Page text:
How To Keep Dogs Safe In The Garden
We love them. We dote on them. And we treat them as part of the family. Dogs (and cats) are a vital part of Americans’ lives, every bit as much a household staple as the backyard garden. It seems those who love their gardens love their pets, and those who treasure their pets also treasure their gardens. The lovable beasts can wreak havoc on plants, however. So how do we live with both?
Keeping dogs safe in the backyard – and keeping the backyard safe from dogs – can be a delicate balance between catering to dog lovers and catering to garden lovers. More often than not, they are one and the same.
Dogs love to run and dig and roll and romp, and their damage to gardens and lawns runs the gamut from holes to barren patches to trampled or chewed plants. The No. 1 home- and dog-owner complaint, however, is cleanup. Droppings are easily addressed, but the acid in dog urine can damage both lawns and the bark of trees and shrubs.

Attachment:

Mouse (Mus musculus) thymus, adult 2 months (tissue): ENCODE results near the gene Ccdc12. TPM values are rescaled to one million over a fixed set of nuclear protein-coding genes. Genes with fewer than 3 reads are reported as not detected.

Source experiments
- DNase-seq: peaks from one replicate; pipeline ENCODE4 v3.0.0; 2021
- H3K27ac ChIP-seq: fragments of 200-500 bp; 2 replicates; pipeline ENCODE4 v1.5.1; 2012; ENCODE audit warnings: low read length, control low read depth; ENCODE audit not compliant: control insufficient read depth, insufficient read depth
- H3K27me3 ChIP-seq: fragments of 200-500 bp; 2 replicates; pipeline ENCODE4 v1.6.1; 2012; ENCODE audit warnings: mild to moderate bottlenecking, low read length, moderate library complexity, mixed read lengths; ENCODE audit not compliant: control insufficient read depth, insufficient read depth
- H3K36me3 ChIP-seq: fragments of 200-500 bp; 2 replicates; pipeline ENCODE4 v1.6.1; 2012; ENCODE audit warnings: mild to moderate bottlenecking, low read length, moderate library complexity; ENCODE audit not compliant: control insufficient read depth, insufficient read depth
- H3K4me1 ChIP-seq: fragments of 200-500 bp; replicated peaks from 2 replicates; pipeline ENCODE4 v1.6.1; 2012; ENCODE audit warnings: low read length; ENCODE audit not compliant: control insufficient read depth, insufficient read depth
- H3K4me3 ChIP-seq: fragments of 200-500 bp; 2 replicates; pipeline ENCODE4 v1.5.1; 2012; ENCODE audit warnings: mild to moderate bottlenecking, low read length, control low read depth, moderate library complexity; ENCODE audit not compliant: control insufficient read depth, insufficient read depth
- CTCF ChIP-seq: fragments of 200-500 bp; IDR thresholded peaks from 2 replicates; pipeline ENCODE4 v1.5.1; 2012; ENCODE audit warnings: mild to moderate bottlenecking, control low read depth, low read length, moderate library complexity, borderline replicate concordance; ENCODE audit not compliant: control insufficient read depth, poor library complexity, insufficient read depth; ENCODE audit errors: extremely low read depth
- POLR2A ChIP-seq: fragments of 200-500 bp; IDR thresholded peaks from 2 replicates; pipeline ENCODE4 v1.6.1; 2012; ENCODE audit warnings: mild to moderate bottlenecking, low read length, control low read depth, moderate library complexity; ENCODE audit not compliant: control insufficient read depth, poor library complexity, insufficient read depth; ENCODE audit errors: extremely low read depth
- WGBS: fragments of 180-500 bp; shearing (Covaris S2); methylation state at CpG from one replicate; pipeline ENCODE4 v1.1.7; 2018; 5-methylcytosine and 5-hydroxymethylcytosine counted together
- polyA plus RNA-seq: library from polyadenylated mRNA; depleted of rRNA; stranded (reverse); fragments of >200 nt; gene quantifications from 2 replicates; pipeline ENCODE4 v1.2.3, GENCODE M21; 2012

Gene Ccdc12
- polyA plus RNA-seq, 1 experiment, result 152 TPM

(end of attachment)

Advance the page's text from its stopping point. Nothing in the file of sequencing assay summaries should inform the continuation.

When males lift their legs against the trunks of trees, acid in the urine can eat its way through the bark and compromise the tree’s health.
Brown spots in the lawn, sometimes surrounded by a lush, green ring, indicate a favorite elimination spot; the urine contains high volumes of nitrogen. Nitrogen delivered to a small area can burn the grass at the same time that it fertilizes it – thus the brown spot where the nitrogen is heavy and the green ring where the nitrogen level is more dilute.
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